In an exclusive interview, Drs. Arja Firet from the Team Digital Humanities at Utrecht University Library sheds light on the significance of living labs within the university’s library. This interview delves into the role, importance, and benefits of the Living Lab Digital Humanities, providing valuable insights into its operations and impact.
- What is the Living Lab Digital Humanities, and what role does it have at Utrecht University Library?
The Living Lab Digital Humanities (DH) is a physical ‘workplace’ for digital research and education, situated in the University Library City Centre. Researchers, teachers, data and software experts can meet, collaborate and exchange knowledge here. Digital, data-based research requires the combination of various kinds of expertise. The Living Lab offers the facilities for this.
The Living Lab DH is also suitable for trainings and workshops, online (hybrid) collaboration, and for the streaming of events occurring in the Lab. The Living Lab Digital Humanities is a cooperation between the (Team DH of the) Utrecht University Library and the Centre for Digital Humanities (CDH) of the Utrecht University. The CDH consists of: the Utrecht Data School, the Digital Humanities Lab, the Institute of Language Sciences (ILS) Labs and Digital Humanities IT. As of May 1, 2023, the CDH and Team DH of the UUL will launch a new website which will encompass all of our combined DH services and support. This further collaboration between our parties will make it easier for the client (researchers, students, teachers, etc.) to find all DH services in one place and to request support with their DH research, without having to navigate through multiple UU websites.
- What are the benefits of having the Living Lab Digital Humanities at the University Library?
In determining the location for the Lab, the Library was an obvious choice; the Library is always open to the public, the (DH) professionals are almost always present to give advice and support, and the collections of the Library form the basis for research. The Living Lab strengthens the position of the Library both as a meeting place and as a place for sharing knowledge. Finally, it strengthens both the connection and collaboration with the other parties of the faculty that support DH.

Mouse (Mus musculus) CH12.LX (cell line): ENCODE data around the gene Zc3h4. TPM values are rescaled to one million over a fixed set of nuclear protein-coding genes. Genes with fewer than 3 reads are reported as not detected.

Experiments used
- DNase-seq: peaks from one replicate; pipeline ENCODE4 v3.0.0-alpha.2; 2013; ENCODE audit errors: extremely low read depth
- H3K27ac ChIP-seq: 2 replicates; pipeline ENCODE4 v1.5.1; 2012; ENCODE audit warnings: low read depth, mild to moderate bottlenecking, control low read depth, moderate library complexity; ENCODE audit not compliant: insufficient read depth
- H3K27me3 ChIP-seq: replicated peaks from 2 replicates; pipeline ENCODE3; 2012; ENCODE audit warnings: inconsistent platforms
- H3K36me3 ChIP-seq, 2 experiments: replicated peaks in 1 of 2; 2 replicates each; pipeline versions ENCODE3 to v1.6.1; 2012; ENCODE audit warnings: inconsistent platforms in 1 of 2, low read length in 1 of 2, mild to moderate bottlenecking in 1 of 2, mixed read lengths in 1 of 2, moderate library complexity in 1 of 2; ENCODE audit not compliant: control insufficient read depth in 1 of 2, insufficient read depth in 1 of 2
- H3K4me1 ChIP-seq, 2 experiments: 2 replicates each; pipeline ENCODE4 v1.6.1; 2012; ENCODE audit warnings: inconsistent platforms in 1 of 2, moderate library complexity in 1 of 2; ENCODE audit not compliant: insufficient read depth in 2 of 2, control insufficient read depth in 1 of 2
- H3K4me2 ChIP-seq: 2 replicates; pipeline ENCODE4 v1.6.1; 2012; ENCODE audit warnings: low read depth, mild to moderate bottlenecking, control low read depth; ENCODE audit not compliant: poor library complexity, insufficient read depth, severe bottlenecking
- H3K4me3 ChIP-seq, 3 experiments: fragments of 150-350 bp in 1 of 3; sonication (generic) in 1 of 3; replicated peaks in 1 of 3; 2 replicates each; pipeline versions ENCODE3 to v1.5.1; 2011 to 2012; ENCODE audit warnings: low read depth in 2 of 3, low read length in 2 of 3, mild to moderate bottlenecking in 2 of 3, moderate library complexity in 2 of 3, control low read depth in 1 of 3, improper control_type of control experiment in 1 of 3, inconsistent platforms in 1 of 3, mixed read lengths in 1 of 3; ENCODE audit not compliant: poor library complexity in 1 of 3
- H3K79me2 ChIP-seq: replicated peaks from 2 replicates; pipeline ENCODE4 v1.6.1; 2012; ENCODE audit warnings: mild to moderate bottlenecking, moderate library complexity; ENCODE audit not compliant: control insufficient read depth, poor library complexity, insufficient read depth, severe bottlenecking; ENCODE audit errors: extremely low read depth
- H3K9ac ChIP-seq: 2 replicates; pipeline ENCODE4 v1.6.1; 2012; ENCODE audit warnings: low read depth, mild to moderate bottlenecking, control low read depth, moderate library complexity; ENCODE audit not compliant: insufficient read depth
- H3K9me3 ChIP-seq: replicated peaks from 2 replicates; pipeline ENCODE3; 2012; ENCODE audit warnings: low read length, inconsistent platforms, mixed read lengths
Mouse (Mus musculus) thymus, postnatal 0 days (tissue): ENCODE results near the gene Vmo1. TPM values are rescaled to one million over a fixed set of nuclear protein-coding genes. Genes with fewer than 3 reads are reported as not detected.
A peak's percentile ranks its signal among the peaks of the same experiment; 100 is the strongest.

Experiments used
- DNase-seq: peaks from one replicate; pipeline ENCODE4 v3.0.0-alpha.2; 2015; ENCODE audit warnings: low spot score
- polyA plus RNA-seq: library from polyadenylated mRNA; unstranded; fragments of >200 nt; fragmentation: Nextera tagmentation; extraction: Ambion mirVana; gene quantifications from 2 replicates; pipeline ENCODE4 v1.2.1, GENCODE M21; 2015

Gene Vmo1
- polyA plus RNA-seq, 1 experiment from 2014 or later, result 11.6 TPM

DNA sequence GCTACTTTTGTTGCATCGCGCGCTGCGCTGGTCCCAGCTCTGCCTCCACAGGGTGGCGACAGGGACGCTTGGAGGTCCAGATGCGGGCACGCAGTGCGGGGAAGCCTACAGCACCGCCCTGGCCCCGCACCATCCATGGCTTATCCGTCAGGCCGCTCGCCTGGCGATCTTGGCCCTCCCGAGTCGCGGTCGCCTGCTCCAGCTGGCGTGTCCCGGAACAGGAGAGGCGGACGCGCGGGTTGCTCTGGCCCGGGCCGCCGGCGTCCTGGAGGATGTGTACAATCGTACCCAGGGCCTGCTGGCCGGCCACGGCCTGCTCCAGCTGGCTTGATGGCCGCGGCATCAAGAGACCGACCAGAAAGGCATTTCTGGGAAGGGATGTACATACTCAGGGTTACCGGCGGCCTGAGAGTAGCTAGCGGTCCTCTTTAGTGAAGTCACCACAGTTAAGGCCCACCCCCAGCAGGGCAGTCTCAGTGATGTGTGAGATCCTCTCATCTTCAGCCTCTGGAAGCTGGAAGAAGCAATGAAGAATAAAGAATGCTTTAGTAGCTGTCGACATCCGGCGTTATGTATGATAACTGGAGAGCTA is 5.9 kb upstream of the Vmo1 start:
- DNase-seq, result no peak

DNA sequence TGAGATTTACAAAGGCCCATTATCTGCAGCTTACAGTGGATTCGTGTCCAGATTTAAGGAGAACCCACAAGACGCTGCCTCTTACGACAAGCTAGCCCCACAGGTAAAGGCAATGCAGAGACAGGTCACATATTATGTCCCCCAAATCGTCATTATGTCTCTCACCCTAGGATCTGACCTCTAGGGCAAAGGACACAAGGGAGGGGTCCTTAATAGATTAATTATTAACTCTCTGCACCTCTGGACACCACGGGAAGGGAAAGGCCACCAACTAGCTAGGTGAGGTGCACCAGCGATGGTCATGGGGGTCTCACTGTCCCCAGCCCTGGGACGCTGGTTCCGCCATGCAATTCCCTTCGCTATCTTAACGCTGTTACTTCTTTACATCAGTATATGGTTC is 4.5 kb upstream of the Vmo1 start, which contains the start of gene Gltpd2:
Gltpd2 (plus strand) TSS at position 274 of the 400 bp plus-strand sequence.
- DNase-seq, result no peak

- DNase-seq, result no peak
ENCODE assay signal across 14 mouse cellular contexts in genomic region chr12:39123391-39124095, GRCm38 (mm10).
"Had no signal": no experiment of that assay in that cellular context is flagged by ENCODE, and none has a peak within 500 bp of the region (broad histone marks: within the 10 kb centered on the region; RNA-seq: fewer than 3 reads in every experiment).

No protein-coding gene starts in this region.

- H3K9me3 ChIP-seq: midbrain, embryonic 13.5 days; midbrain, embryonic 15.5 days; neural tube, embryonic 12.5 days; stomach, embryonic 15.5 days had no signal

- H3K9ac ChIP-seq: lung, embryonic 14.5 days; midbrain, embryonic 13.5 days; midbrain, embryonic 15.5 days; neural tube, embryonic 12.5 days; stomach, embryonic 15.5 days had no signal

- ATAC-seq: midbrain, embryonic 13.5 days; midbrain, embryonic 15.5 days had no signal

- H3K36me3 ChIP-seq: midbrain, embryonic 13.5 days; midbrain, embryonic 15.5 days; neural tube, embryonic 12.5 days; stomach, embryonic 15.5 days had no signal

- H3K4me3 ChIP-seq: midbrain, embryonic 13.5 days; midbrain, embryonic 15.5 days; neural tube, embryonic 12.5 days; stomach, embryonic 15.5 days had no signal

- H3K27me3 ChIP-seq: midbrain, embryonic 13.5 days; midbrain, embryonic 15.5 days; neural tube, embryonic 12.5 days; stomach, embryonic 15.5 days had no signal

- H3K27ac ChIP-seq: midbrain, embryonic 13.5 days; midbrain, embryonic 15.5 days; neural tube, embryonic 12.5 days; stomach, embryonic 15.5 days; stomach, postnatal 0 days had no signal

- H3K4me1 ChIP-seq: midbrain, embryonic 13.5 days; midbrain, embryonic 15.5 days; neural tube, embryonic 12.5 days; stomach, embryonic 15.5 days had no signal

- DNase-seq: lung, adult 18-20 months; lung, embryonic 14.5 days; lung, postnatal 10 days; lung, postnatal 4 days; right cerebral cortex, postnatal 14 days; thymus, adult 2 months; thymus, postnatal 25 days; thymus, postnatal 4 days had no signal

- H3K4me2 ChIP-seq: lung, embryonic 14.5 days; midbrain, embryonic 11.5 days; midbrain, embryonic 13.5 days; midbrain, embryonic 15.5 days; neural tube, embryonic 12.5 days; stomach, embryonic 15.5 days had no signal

- How does the Living Lab Digital Humanities help you connect with people outside of the library?
The Lab is used for workshops and trainings for a broad target group which includes not only researchers from the Humanities, but also people from outside of the Library and the UU who would not otherwise visit regularly (e.g., researchers from other Dutch universities or international universities, and university partners). We also offer weekly, free DH walk-in hours where Humanities researchers, teachers, students, and others from outside of the faculty and Library/UU are welcome to visit for advice and hands-on support with DH methods and applications.
- Why is co-creation (through Living Labs) important to your library?
Co-creation strengthens our position as a central, neutral meeting place for knowledge sharing, one that is open to a broad – academic – community. Co-creation also helps to forge new paths and innovation in research; through working and interacting with a wide variety of researchers and students, we gain valuable insight into the current trends and breakthroughs in research within their fields. We can then adapt our services and expertise to better assist them with their DH research needs, facilitating a circular, collaborative environment between the Library and the faculty, and beyond.
- How can people get involved with the Living Lab Digital Humanities?
They can join the workshops and trainings, or they can come to the weekly, free DH walk-in hours, where they can meet with DH staff to discuss DH-related questions concerning their research. UU staff can book the Lab for (DH research) meetings, hybrid conferences or experiments.